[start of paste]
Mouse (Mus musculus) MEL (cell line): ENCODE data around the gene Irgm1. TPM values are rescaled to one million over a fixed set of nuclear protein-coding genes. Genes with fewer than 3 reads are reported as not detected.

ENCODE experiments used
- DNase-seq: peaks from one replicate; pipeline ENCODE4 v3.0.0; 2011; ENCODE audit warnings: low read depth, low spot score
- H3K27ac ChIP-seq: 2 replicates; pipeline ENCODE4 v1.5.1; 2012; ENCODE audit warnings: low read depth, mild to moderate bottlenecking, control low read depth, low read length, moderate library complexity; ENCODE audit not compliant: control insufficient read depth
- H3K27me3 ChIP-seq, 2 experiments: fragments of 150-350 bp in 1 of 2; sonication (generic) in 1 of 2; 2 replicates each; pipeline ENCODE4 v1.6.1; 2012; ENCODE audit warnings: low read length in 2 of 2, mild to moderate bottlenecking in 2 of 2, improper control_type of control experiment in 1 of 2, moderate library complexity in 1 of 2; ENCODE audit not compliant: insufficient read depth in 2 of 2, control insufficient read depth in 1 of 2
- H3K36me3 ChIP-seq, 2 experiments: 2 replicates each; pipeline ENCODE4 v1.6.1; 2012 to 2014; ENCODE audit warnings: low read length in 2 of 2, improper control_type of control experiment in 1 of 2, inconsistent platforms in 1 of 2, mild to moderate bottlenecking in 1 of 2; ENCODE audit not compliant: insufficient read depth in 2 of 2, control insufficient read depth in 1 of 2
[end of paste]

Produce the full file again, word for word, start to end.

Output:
Mouse (Mus musculus) MEL (cell line): ENCODE data around the gene Irgm1. TPM values are rescaled to one million over a fixed set of nuclear protein-coding genes. Genes with fewer than 3 reads are reported as not detected.

ENCODE experiments used
- DNase-seq: peaks from one replicate; pipeline ENCODE4 v3.0.0; 2011; ENCODE audit warnings: low read depth, low spot score
- H3K27ac ChIP-seq: 2 replicates; pipeline ENCODE4 v1.5.1; 2012; ENCODE audit warnings: low read depth, mild to moderate bottlenecking, control low read depth, low read length, moderate library complexity; ENCODE audit not compliant: control insufficient read depth
- H3K27me3 ChIP-seq, 2 experiments: fragments of 150-350 bp in 1 of 2; sonication (generic) in 1 of 2; 2 replicates each; pipeline ENCODE4 v1.6.1; 2012; ENCODE audit warnings: low read length in 2 of 2, mild to moderate bottlenecking in 2 of 2, improper control_type of control experiment in 1 of 2, moderate library complexity in 1 of 2; ENCODE audit not compliant: insufficient read depth in 2 of 2, control insufficient read depth in 1 of 2
- H3K36me3 ChIP-seq, 2 experiments: 2 replicates each; pipeline ENCODE4 v1.6.1; 2012 to 2014; ENCODE audit warnings: low read length in 2 of 2, improper control_type of control experiment in 1 of 2, inconsistent platforms in 1 of 2, mild to moderate bottlenecking in 1 of 2; ENCODE audit not compliant: insufficient read depth in 2 of 2, control insufficient read depth in 1 of 2